“Some say that if you stop here at twilight and sit in the quiet of gloaming, you can hear the barking of dogs and the voice of a woman”
from “The Woman of Point Lookout”
by Elaine L. Ipson
Last week we started a look at Horace & Libby Rockwell of the Pony Express “lookout” station. This week we will finish out their story with what may be the most well-known tale of Lookout Pass, Aunt Libby Rockwell and her dogs.
The Rockwell’s didn’t have any children, least ways not human children anyhow, but dogs.
Aunt Libby had several dogs and she loved those animals more than a lot of parents love their own children. These dogs were described as being “low, fat-short haired black dogs with tan legs.”
Dr. Stookey stated that these dogs were always overweight. In fact, one of the men who worked at the station, a Mr. Perkins, would complain that those dogs ate better than he did and he was probably right. Mr. Sharp relayed the following memory of the dogs: “My first visit to Point Lookout was in 1885 when Horace and Libby Rockwell lived there. They had no children but they did have a whole colony of black and tan dogs. I believe they said they were of the ‘Fiste’ breed. You know the kind, with short hair, who always try to stand on three legs, shivering to keep from freezing to death in July.”
Libby named one of her dogs “Josephine Bonaparte” after the empress of France, wife of Napoleon Bonaparte. She named another one of her dogs “Jenny Lind” after the Swedish singer who had such a beautiful voice and good range in the 1850’s that she was known as the “Swedish Nightingale”. Another dog was named “Toby Tyler” after the popular children’s classic of the late 1800s. The last two dogs that I am aware of were simply named “Bishop” and “Phoebe.”
When her dogs would get sick, she would call on the physician in Tooele, a Dr. Dods and begged him to come out and tend to her dogs, even going so far as to offer him $20 gold pieces to do it. Dr. Dods complained that he had more human patients than he knew what to do with and that he would not come out to Lookout to check on Dogs.
This frustrated Aunt Libby so she decided to outsmart old Doc Dods. Libby said to her hired man Elijah Perkins “Lije, I want you to play sick so Doc Dods will think a human is sick and not an animal, and that way he will come a runnin’.”
Aunt Libby was right of course, as Dr Dods showed up on their property hours later at 2 a.m. after a long muddy ride from Tooele, asking for access to the patient.
He was fit to be tied when he discovered that Lije was not sick after all and that it had all been a ploy to get him out to Lookout so that he would treat the dogs. Aunt Libby paid him $100 in gold coins for his trouble. Doc Dods begrudgingly agreed to look at the animals on account of the fact that he was out there anyway. Now this was no small sum of money in the 1800’s but Libby loved her dogs and money was not a factor. In Sharp’s account of this story, the dog, Phoebe, after being examined, did not survive.
This trick did not work again and Libby was forced to take her dogs into Salt Lake City for treatment and it was on one such occasion that old Toby Tyler died on the road. Libby was heartbroken by her loss and she had a Mr. Gustave E. Johnson erect a stone wall around a small cemetery in 1888, where she laid her beloved dog to rest. As the years went by and her dogs passed away, Aunt Libby lovingly buried her dogs in the little pet cemetery. When the last dog died, Aunt Libby and her husband moved away from Point Lookout. This was approximately 1890. Aunt Libby died in Los Angeles in 1895 when she burned to death in her bed. It was said that she had been smoking her pipe, fell asleep and everything caught on fire.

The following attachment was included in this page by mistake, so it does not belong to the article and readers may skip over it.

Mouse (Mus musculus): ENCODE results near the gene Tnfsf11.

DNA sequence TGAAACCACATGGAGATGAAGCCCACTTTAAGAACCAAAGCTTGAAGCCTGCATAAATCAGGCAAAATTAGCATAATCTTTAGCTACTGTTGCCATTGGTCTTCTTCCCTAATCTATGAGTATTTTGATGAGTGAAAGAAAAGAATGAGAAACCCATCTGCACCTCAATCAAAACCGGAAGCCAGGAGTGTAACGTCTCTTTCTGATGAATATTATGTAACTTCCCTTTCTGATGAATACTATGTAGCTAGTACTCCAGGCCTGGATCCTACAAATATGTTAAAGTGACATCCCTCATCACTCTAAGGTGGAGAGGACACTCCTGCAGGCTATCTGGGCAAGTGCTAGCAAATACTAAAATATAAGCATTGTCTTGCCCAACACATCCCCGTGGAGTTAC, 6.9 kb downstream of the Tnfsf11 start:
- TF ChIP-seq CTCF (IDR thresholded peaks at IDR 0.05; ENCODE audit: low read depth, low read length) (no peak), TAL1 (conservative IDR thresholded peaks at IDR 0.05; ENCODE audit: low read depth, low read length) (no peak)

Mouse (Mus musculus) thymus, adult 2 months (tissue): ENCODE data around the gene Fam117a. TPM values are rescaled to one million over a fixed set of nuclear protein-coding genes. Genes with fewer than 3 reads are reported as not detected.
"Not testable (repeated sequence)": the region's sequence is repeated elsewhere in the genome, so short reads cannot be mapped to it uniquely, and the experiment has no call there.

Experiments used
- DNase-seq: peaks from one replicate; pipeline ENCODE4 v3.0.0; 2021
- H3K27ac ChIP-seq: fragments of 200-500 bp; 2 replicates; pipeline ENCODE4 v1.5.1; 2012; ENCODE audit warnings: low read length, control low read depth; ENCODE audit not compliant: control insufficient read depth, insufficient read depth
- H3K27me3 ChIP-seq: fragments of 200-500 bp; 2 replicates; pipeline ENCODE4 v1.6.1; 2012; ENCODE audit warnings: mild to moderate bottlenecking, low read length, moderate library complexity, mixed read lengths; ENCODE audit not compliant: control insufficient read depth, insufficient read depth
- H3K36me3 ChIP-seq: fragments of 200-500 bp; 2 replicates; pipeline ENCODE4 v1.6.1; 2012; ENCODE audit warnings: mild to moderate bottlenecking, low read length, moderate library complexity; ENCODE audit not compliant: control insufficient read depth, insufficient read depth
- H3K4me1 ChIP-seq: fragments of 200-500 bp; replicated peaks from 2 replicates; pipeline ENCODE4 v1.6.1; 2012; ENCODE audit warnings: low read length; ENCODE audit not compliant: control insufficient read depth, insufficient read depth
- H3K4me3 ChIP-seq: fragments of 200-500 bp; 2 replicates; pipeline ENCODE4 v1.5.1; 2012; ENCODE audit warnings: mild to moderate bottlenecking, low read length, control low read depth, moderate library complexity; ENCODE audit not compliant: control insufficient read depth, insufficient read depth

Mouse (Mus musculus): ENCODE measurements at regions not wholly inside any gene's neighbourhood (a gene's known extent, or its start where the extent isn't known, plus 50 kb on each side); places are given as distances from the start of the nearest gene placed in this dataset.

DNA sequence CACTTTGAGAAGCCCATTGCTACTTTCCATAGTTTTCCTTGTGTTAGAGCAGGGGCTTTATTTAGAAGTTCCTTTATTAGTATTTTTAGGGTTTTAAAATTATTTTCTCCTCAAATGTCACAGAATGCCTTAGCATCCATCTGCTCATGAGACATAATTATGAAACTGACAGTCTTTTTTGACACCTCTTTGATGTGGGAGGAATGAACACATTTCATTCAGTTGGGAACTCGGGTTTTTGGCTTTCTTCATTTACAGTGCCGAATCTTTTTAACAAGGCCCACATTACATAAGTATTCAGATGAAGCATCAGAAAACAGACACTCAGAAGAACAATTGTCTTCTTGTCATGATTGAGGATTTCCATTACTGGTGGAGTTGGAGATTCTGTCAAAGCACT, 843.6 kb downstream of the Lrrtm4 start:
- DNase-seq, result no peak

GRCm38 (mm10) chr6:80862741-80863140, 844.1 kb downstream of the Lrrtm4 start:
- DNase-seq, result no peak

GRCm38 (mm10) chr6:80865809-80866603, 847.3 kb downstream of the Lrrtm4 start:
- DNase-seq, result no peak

The setting where the station was located and the Rockwell’s lived for many years would have been quite a pretty little place back in those times. There is an open meadow of considerable size across the road to the south from the station that greens up nicely in the spring. Nowadays it is criss-crossed by deep ruts from fools who tried the trails when they were too soaked to sustain the weight of their vehicles. That fact notwithstanding, and the fact that the hillside to the south was burned to a crisp a few years ago by a wildfire, exposing to view Aunt Libby’s tiny pet cemetery where it was once concealed within the junipers, this is still a special place. Especially in the morning or just before sunset — like most places in the desert, there is some kind of inexplicable magic here — a kind of feeling that overcomes you and, in the process, allows your city cares and worries to melt away.
In the evening or early morning, I like to go to this place and places like it in the desert to ponder the past and the way things must have been.
It has been said by old timers and I have found reference to the same in old documents and letters that there were three immigrants; two adults and a child, who were buried within the wall of where the pet cemetery now stands, back in the days of the Pony Express.
These emigrants were likely kin to Nora and Eva, and Em and Jo. Whether this tale is true or not, please be respectful of this final resting place. I imagine that if there are such things, the ghost of Aunt Libby is always nearby, watching over her beloved dogs whose bones rest among the bleached bones of the burned-out Junipers, in the Great American Desert along the Pony Express Trail, below Lookout Pass.
Jaromy Jessop has been a frequent contributing writer to the Transcript Bulletin. He enjoys sharing his enthusiasm for the West Desert with our readers. Jessop grew up exploring the mountains and deserts of Utah and has traveled to all 50 states, U.S. Territories and a dozen foreign countries. He can be followed on Facebook at “JD Jessop” and on his Facebook group “American Tales & Trails.” Jessop retains the rights to his writing and photographs. His permission is required for any republication.